• Israeli-US relations tested once again in Gaza war

    Updated: Wed, Aug 20, 2014

    JERUSALEM (AP) — When Israel completes its damage assessment from its latest war with Hamas, it may conclude that one of the biggest casualties was its all-important relationship with the United States. A recent American decision to hold back on the delivery of advanced Hellfire missiles offered dramatic manifestation of a relationship that appears to be deteriorating in large part due to strained ties between President Barack Obama and Prime Minister Benjamin Netanyahu. Since both came into power in early 2009, they have been unable to see eye-to-eye on a host of issues — most notably on how to handle Iran's nuclear program and on peace talks with the Palestinians. There also seems to be little personal chemistry.

  • US safety agency offers online recall check

    Updated: Tue, Aug 19, 2014

    DETROIT (AP) — The U.S. government is offering a free online service for drivers to find out if their vehicles have been recalled but not repaired. The National Highway Traffic Safety Administration says the service started Wednesday on its website, www.safercar.gov. Drivers can key in their vehicle identification number to get the results. The number can be found on the dashboard near the windshield or on the driver's door post near the latch. Also starting Wednesday, automakers must keep the same data on their own websites, and they have to update it at least once per week. The safety agency's site will show data if there's an open recall, or it will tell drivers there are none.

  • No photos: Parents opt to keep babies off Facebook

    Updated: Tue, Aug 19, 2014

    NEW YORK (AP) — Behold the cascade of baby photos, the flood of funny kid anecdotes and the steady stream of school milestones on Facebook. It all makes Sonia Rao, a stay-at-home mother of a 1-year-old in Mountain View, California, "a little uncomfortable." "I just have a vague discomfort having her photograph out there for anyone to look at," says Rao. "When you meet a new person and go to their account, you can look them up, look at photos, videos, know that they are traveling.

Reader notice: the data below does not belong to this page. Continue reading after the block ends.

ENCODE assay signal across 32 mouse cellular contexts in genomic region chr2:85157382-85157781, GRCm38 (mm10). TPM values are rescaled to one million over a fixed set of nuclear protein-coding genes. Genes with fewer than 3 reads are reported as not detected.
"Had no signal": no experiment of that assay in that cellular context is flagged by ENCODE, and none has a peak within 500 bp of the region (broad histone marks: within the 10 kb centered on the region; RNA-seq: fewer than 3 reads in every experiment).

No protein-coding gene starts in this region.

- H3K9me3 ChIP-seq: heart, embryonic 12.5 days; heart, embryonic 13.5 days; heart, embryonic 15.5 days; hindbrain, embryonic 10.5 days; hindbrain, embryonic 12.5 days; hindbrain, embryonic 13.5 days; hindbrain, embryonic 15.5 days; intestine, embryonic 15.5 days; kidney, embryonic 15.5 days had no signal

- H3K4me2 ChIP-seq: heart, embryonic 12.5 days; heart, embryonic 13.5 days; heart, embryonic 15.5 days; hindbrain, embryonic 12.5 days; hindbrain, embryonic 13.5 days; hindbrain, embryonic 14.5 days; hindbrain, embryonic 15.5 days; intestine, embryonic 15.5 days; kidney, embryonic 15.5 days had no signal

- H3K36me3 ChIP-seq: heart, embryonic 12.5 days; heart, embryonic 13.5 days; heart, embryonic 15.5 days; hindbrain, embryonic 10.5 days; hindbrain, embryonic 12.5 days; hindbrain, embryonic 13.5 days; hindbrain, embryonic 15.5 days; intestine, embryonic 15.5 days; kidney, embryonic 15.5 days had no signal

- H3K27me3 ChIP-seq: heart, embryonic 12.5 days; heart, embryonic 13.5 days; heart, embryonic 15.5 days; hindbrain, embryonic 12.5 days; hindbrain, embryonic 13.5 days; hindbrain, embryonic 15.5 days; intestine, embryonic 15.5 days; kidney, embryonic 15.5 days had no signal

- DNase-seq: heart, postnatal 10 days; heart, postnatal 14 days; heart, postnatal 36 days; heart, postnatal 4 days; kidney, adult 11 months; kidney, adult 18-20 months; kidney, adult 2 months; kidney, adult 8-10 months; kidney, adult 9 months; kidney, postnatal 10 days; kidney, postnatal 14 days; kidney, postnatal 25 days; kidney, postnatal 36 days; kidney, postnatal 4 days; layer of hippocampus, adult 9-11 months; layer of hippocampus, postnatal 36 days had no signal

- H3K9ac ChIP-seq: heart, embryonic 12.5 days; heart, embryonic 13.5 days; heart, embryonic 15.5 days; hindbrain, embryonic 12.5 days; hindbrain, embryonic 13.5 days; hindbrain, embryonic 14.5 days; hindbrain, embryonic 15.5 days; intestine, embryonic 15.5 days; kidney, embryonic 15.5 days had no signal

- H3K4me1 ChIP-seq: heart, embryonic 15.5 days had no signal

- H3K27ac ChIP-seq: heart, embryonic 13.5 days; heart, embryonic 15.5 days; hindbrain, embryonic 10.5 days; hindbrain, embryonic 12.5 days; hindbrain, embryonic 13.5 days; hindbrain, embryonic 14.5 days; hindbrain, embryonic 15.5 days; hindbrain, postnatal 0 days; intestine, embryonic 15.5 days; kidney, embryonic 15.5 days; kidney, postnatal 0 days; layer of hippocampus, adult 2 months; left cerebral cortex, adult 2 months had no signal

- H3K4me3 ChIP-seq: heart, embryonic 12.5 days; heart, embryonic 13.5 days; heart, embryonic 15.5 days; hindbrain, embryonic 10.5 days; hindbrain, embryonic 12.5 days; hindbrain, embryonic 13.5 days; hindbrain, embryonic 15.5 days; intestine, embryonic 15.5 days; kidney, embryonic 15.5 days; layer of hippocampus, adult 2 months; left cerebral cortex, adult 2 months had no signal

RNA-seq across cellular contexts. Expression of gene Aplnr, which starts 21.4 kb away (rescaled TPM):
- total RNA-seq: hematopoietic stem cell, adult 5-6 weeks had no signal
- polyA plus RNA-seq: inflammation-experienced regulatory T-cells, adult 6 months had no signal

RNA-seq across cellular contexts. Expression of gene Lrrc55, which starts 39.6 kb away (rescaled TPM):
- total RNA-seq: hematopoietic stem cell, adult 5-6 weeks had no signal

• Gaza cease-fire efforts collapse in heavy fighting

    Updated: Tue, Aug 19, 2014

    GAZA CITY, Gaza Strip (AP) — Egyptian attempts to broker an end to a monthlong war between Israel and Hamas collapsed in heavy fighting Tuesday, with Palestinian militants firing dozens of rockets and Israel responding with airstrikes across the Gaza Strip. At least three Palestinians were killed. The burst of violence, which erupted in the hours before a temporary truce was set to expire, left the Egyptian mediation efforts in tatters and raised the likelihood of a new round of fighting in a war that has already claimed more than 2,000 lives, most of them Palestinians. The fighting broke out when Gaza militants fired several rockets into Israel Tuesday afternoon.

  • Liberia president declares Ebola curfew

    Updated: Tue, Aug 19, 2014

    MONROVIA, Liberia (AP) — Liberia's president has declared a curfew and is imposing a quarantine of a major slum in the capital Monrovia as the death toll mounts from Ebola. President Ellen Johnson Sirleaf announced late Tuesday that movements now would be restricted between 9 p.m. and 6 a.m. The country is already under a state of emergency, and the latest action also will block all movement in and out of West Point, home to at least 50,000 people. Over the weekend, residents angered over the placement of an Ebola center in West Point looted the facility and 37 patients left who were supposed to be under surveillance. Health officials said that all of those later returned.